Snow accumulation and melt are the two most important processes contributing to the spring freshet, the main hydrological event in snow-dominated watersheds. The magnitude and timing of the spring freshet is determined by the spatial variability of melt rates and peak snow water equivalent (SWE). Although it is known that the spatial variability of SWE is controlled by topography and vegetation, their combined influence on snow accumulation and melt at the watershed-scale has only been addressed in a few studies. The high small-scale variability of a snowpack combined with the classical sampling technique along transects makes it difficult to estimate how much of the observed spatial variability in SWE can be attributed to topographic and vegetative controls such as elevation, aspect, wind, and forest type, and how much of it is local variability. A nested stratified sampling design was developed for the snow courses in this study, where small-scale variability at the plot-scale was integrated by 12 snow density and 60 snow depth measurements, while the variability at the watershed-scale was captured by 19 strata, defined by elevation, aspect, and forest cover (either clearcut or forest). Snow course sampling was carried out during the spring of 2005, a year with 25% below average snow accumulation, and in spring of 2006, a year with 25% above average snow accumulation for the region. Snow accumulation in both years and snowmelt for a period in the spring of 2006 are analysed with multiple linear regressions and spatial autocorrelation of SWE with variogram analysis. The combination of elevation, aspect, and forest cover explained about 80–90% of the large-scale variability in snow accumulation for both years. At the plot-scale the coefficient of variation was higher under the forest canopy than in clearcuts, but did not relate to topographic controls. Elevation had the greatest influence on SWE in both years, with a steeper gradient in the snow rich year, whereas aspect had a similar effect in both years. In the mild winter of 2005, forests accumulated 39% less snow than clearcuts, while in 2006, forests had 27% less snow than clearcuts. Relative to the mean, aspect had a greater influence on snow accumulation than forest cover in the mild winter of 2005. Elevation played the most important role in snowmelt, while both aspect and forest cover had a comparable effect with slightly less influence than elevation. Almost all variograms show a clear sill, confirming that in the majority of cases, a 60 × 60 m plot size was adequate in capturing the variability of the plot-scale. In general, the degree of spatial autocorrelations is persistent in the snowmelt season for both years. This study has shown that it is possible to separate large-scale variability created by topography and forest cover from plot-scale variability through specifically designed snow surveys. The methods and data set of this study are useful in testing spatially-distributed snowmelt models and in developing new algorithms that reflect the relationships between the factors controlling the spatial variability of SWE.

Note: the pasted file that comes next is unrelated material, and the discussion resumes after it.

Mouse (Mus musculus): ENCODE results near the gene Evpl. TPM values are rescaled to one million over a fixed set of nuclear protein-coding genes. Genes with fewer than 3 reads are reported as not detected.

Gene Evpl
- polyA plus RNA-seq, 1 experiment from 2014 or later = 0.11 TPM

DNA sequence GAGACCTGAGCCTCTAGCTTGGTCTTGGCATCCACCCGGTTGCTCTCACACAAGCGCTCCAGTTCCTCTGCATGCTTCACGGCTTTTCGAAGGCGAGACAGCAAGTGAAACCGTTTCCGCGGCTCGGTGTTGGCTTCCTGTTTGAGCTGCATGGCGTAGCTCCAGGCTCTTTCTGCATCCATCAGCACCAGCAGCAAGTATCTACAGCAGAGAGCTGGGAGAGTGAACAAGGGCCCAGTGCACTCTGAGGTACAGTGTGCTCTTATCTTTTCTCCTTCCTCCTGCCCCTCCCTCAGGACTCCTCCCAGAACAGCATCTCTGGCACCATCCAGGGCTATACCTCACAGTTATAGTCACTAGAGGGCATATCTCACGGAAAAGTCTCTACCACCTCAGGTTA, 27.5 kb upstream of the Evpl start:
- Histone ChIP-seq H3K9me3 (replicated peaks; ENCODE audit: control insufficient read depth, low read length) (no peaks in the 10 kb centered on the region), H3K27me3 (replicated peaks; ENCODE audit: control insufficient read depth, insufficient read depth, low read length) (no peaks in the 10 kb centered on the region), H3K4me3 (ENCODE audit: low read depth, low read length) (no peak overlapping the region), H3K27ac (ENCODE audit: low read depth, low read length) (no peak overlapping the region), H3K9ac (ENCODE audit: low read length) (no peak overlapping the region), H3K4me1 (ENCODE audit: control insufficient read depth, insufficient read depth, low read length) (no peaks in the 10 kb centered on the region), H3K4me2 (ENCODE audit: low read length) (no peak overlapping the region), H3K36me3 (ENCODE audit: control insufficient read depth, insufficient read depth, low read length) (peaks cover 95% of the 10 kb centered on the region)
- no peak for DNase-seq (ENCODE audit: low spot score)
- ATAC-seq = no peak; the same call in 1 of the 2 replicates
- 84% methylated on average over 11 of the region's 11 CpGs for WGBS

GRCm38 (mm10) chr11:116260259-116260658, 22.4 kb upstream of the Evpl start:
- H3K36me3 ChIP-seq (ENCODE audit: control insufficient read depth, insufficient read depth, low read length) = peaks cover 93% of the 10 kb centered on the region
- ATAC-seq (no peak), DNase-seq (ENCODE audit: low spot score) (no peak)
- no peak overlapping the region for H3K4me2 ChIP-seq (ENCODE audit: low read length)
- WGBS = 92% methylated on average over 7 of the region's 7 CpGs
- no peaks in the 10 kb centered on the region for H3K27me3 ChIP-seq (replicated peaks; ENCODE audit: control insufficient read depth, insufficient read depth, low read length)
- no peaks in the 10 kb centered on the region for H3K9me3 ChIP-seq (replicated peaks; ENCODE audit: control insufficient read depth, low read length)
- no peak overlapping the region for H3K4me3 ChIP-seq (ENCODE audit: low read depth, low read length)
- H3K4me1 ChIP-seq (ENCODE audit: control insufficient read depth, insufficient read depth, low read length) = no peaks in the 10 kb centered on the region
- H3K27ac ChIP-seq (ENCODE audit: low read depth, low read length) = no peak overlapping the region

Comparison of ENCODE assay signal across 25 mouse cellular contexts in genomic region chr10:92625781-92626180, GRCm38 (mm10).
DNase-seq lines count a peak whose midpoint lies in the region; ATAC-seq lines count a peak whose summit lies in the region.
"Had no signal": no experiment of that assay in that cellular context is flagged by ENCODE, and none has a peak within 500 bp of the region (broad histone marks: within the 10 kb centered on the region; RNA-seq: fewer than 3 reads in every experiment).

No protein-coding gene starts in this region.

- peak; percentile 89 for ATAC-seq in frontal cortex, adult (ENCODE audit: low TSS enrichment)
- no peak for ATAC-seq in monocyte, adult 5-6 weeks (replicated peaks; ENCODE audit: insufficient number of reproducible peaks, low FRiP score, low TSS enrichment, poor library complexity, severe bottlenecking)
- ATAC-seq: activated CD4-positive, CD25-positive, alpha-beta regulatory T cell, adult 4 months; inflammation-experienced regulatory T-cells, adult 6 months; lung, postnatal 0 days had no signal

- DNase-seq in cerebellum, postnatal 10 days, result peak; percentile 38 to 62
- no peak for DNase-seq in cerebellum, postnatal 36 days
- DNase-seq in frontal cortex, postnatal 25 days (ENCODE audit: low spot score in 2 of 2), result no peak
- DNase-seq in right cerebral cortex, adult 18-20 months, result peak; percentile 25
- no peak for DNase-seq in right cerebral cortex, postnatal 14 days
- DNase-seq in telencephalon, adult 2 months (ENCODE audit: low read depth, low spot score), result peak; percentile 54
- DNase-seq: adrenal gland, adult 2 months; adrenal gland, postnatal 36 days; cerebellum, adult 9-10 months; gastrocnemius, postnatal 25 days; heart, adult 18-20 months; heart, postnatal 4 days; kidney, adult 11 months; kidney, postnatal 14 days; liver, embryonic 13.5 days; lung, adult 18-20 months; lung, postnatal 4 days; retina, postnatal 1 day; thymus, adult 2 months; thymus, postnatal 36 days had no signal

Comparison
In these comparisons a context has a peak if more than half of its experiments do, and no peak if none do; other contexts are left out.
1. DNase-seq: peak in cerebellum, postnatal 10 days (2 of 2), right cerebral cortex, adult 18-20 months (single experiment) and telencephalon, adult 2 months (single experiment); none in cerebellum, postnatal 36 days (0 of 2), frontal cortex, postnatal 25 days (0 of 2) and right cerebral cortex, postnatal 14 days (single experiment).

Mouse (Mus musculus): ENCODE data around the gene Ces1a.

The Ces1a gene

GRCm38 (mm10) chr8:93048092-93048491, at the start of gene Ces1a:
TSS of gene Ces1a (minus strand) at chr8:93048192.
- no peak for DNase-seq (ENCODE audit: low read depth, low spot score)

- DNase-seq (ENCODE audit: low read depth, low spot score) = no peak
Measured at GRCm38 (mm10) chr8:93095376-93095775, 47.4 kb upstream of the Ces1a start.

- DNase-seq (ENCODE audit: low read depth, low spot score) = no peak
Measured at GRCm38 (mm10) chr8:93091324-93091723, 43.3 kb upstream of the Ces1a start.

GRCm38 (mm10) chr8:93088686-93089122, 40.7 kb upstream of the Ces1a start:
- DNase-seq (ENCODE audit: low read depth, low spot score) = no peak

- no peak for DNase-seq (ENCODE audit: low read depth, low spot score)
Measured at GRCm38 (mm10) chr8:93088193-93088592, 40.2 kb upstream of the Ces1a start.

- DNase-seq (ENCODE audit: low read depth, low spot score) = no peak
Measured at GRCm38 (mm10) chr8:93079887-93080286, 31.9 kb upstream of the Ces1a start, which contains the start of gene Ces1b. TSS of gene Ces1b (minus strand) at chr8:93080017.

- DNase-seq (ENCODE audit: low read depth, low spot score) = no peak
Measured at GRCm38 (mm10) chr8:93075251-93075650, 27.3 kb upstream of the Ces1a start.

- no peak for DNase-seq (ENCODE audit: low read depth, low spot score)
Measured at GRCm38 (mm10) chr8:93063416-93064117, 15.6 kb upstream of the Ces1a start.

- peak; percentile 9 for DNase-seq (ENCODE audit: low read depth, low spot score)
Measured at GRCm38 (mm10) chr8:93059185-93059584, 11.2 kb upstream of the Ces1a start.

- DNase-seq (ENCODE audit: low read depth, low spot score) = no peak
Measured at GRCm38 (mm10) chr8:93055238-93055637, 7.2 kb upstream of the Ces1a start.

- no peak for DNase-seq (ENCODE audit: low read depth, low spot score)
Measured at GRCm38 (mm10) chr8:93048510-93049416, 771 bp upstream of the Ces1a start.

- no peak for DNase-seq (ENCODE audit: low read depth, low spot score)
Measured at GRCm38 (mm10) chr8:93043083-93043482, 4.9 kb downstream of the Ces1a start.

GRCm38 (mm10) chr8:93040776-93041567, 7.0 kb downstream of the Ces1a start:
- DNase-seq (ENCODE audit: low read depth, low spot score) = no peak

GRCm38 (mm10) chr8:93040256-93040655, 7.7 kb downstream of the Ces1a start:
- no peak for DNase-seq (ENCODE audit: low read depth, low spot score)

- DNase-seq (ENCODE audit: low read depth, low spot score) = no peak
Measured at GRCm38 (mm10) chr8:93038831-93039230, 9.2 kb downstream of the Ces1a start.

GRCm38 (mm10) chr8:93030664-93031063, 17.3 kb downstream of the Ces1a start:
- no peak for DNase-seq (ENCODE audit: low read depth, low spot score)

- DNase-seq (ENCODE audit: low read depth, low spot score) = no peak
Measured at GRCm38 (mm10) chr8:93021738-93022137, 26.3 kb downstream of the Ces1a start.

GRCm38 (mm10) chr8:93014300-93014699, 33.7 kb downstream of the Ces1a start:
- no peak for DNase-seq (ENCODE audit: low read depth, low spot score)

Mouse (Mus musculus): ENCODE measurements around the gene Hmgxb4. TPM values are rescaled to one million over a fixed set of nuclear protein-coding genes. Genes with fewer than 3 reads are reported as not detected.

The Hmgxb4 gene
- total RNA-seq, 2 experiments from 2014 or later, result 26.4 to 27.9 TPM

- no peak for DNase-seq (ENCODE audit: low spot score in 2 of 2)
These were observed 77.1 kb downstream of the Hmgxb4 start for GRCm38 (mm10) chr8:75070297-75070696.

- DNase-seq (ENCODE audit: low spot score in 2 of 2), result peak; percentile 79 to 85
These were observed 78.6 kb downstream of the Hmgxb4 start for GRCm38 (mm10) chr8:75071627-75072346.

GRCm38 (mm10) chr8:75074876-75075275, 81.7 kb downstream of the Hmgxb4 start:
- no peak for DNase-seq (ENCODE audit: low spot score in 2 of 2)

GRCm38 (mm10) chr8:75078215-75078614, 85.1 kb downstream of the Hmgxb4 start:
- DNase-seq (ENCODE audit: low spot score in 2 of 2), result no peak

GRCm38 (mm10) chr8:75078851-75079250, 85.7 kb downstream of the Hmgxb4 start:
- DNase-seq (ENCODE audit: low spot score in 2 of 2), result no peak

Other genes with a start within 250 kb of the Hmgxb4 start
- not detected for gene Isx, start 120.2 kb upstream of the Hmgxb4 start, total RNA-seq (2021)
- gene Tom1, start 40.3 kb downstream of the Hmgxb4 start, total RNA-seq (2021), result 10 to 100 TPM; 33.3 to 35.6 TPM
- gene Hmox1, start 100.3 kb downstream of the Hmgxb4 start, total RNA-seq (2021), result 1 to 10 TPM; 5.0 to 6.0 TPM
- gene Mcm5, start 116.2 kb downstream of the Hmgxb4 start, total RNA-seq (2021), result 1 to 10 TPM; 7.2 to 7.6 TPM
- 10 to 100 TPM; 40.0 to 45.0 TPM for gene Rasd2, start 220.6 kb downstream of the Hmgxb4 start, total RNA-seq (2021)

Journal of Hydrology – Elsevier
Published: Dec 15, 2007
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